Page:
You can’t interview candidates face-to-face … It isn’t clear how deep this recession will go … In-person training opportunities are no longer available … What a perfect time to build your team!
For years, credit unions talked about how badly they are losing the war for talent: they can’t offer the salaries of big banks, they aren’t as flexible as FinTech start-ups, and career paths are much less defined than in the corporate world. With record low unemployment rates, credit unions just couldn’t compete.
In only a few weeks, everything we thought we knew about the war for talent changed, though. Unemployment hit record highs, businesses everywhere figured out how to make remote work happen, and employers’ words about people-first culture were put to the test. As an executive recruiter, I watched a strange phenomenon. There was an almost immediate shift of power from the job seeker to the employer. Suddenly, candidates, even those currently employed, were reaching out with increased frequency to explore other opportunities – I didn’t expect this. In an uncertain environment, people often cling to the familiar, but something is different today. Whether it is more opportunity to search online for new career options, dissatisfaction with how current employers responded to COVID-19, or concern over the long-term financial stability of their organization, executives are looking to see what else is out there.
Organizations fishing for talent now have deeper, more stocked pools to cast their leads … but many have put hiring on hold. They are unsure about how to navigate the recruiting and on-boarding process in a remote environment. Undoubtedly, there are increased risks to hiring in this environment, but there is also great opportunity. Organizations willing to face the risk and continue hiring may reap incredible rewards.
If you are still focused on building your team, consider these three areas for successful remote hiring:
- Rethink Your Recruitment Process
You have a tested and proven hiring process: post opportunities internally; list them on LinkedIn, Glassdoor, or Indeed; review resumes for basic qualifications; phone screen qualified candidates; bring in top candidates for in-person interviews with a hiring manager or a panel. This process has probably yielded results that have worked for you, but how does it stand up when that in-person interview is virtual? Further, if one of your pre-Covid intentions was to increase diversity hiring, was this process supporting those efforts? As you consider how to source and screen candidates, gain a sense of their qualifications and character, and extend and negotiate offers, examine every step of your process. Ask yourself, are jobs posted in places that maximize your reach? Does the posting state only truly necessary requirements? Can you gain a broader perspective on candidates by extending who participates in the interview to supervisors, peers, and subordinates? If you are not already partnered with a third party, this may be an area to explore, as well: Recruiters may offer support in sourcing and screening that takes time-consuming tasks off your plate and ensures a thorough vetting process without incurring the expense of a full executive search. In a time when the usual tools are not available, different and comprehensive approaches to getting to know candidates will prove invaluable.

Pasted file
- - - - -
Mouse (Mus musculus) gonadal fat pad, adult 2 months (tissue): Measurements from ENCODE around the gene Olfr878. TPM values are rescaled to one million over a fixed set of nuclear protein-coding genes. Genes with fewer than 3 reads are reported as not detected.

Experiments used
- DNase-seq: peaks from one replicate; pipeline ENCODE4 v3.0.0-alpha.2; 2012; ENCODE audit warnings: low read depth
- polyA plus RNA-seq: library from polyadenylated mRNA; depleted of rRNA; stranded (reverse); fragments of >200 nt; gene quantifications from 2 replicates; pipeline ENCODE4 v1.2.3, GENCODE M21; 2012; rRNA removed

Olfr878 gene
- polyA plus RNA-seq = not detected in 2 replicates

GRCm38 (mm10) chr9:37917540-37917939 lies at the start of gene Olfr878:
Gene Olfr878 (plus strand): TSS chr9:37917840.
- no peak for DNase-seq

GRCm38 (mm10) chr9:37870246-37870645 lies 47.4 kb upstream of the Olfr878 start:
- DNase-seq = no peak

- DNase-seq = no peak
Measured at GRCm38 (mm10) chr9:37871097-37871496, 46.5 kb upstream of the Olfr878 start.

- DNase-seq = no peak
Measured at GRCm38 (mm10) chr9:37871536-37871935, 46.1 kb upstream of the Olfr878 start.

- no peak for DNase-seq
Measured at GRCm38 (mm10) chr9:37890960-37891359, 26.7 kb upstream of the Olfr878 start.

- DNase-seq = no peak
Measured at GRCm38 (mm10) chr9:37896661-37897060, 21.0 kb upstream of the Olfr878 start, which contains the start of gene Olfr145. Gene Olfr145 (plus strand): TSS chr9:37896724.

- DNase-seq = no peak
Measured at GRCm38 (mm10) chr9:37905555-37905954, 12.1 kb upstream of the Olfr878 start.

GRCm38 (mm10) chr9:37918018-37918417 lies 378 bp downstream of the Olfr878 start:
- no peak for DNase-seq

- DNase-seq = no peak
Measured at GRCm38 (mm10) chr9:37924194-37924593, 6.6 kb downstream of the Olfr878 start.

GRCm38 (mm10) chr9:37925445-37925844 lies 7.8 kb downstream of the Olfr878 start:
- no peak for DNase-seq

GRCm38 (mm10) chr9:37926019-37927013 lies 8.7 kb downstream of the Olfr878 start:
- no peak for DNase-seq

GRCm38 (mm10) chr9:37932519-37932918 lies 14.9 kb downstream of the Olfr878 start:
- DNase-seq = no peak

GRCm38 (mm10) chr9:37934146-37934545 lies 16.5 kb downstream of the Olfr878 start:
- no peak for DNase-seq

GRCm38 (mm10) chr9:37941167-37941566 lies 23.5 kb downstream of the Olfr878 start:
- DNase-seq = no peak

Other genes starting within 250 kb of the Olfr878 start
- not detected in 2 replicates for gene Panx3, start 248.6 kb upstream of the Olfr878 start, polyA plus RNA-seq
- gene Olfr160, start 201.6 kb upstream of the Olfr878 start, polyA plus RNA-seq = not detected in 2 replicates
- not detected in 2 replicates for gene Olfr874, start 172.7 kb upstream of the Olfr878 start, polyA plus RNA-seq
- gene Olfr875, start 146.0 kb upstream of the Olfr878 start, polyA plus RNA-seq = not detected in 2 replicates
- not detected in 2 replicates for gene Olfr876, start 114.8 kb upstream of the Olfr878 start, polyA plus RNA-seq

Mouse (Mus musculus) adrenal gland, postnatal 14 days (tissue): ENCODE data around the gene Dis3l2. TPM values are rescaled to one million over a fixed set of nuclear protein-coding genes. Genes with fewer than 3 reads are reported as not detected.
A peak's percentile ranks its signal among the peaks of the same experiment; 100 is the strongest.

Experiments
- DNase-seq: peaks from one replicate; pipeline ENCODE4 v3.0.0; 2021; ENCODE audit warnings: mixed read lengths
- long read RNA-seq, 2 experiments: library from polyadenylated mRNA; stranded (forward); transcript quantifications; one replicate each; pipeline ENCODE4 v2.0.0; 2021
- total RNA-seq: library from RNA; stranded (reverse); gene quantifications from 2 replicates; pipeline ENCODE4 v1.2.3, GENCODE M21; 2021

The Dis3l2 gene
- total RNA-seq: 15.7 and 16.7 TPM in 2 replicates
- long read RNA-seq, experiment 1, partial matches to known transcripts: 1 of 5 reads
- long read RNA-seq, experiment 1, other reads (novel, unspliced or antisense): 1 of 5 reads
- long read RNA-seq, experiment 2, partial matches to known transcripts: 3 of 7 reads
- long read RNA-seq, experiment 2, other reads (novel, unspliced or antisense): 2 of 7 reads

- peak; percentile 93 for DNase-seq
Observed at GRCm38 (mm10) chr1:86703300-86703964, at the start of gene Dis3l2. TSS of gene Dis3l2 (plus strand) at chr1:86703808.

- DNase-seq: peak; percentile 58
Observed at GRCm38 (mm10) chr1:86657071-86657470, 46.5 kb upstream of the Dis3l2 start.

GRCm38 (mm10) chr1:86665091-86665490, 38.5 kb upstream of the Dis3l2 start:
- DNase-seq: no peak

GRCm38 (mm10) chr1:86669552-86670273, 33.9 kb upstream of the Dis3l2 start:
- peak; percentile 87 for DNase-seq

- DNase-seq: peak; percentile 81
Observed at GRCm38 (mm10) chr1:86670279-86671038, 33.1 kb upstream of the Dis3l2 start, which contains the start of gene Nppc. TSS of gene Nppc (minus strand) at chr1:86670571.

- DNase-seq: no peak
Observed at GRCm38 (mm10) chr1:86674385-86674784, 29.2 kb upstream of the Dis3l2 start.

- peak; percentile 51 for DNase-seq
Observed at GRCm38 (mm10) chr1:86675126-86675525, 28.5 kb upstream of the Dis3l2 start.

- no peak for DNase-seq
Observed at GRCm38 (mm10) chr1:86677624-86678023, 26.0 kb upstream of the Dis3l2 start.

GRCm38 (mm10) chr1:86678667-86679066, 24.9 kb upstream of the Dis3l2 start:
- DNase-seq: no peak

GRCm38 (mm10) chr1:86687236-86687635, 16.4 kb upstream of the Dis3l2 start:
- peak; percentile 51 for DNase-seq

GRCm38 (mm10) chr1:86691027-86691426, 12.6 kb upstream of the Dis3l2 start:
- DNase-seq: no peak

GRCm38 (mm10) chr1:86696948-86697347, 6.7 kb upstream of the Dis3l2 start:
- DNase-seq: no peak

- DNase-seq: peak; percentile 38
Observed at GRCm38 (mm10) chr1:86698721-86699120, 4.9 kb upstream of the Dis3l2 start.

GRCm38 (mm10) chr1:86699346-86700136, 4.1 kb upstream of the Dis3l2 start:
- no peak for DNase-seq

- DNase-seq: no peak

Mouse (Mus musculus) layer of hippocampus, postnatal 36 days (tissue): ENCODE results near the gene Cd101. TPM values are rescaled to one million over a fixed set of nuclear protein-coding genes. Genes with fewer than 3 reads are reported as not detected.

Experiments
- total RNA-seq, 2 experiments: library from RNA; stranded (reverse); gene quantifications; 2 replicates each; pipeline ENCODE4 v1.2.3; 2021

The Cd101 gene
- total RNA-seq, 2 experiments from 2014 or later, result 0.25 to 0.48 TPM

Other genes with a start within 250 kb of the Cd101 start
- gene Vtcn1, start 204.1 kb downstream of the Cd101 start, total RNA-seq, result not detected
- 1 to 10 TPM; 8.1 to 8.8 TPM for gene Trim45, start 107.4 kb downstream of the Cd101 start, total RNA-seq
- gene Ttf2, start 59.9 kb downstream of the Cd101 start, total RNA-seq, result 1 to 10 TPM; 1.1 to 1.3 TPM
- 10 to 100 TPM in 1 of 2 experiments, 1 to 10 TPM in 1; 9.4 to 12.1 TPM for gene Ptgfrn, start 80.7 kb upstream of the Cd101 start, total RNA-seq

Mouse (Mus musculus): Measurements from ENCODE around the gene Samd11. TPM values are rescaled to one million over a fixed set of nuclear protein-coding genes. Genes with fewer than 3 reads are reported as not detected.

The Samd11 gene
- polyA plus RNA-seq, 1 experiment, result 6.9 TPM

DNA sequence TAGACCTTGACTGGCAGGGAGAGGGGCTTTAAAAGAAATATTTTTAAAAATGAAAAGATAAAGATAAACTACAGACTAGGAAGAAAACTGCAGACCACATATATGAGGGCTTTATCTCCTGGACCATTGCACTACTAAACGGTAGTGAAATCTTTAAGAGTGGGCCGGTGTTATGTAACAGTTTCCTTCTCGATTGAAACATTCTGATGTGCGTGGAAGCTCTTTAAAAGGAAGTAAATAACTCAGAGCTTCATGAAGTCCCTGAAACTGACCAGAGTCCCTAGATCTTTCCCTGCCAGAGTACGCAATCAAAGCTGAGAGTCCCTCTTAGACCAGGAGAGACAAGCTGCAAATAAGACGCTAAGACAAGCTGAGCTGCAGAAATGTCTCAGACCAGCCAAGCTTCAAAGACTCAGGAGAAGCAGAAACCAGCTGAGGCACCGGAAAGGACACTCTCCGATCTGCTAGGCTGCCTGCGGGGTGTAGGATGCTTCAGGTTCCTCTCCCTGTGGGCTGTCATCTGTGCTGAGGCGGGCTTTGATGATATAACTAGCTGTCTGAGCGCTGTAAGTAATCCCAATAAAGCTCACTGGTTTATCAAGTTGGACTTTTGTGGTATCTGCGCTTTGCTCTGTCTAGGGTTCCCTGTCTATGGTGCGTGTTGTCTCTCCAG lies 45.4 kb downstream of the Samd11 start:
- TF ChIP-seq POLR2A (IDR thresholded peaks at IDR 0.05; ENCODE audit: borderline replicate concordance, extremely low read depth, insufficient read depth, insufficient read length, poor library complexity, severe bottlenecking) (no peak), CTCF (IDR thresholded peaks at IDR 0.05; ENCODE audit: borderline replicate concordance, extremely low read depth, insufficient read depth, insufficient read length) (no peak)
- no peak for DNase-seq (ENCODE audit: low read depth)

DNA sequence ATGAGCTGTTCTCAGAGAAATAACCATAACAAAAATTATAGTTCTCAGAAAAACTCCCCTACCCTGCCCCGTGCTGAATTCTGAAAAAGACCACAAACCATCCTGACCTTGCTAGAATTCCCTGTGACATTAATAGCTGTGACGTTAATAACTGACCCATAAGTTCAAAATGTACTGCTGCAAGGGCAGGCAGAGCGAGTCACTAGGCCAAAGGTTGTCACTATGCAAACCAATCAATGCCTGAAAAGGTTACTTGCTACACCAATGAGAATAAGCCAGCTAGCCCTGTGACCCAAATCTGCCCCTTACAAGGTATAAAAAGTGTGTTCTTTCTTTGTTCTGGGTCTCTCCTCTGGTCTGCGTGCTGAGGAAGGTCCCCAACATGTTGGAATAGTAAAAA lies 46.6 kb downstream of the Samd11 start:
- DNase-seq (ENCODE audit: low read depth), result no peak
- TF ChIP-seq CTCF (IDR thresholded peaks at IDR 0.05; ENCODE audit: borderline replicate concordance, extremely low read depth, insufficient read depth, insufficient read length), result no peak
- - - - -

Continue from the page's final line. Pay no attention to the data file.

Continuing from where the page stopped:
- Use Assessment Tools Effectively
Recruiters and hiring managers have countless resources available to help better understand the personality and strengths of candidates. Using these tools to understand workplace preferences, behavioral tendencies, and even the capacity to thrive in a remote work environment may help create a clearer picture of a candidate’s suitability. The most effective assessments move beyond personality and team fit and look closely at fulfillment (an important factor in long-term engagement). Are you leveraging these resources? These tools do not replace the human decision-making factor, but they provide context and critical conversation starters that help you and a candidate discover if you are right for one another.
- Create High-Touch On-Boarding (even in a remote environment)
The on-boarding process creates a strong first impression for new team members and sets the tone for a new employee’s overall satisfaction and job enjoyment. In normal times, it can be hard to get this right as people are busy with their own to-do lists, nobody else in the company does the job of the new hire, and a tour of the office only takes so long. In a remote environment, things are even trickier. The excitement of a new job can wane quickly if your new employee sits down at the same place they sat yesterday, fires up their computer, and wonders what happens next. Building a plan for the employee’s first week, first month, and first 90 days will make for a much more welcoming on-boarding. Leverage technology and human resources to set up one-on-one meetings, team brainstorming, and even virtual socializing. Reach out to vendors, community partners, and your League to see what they might offer for training on products and services or orientation to the credit union system. A clear plan executed with a regular cadence can make all the difference in engaging new employees.
Bonus: If you are the new employee looking to integrate into a new organization, consider this great read recently shared by a client who welcomed two new executive team members last week.
For years, credit unions have struggled to recruit, develop, and retain top talent. As momentum shifts, now is not the time to hold back. Stay committed to building your team today and you may just find yourself emerging victorious in the war for talent. Ready to build a plan to grow your human capital strategy in a remote environment? I’d love to hear from you at email@example.com.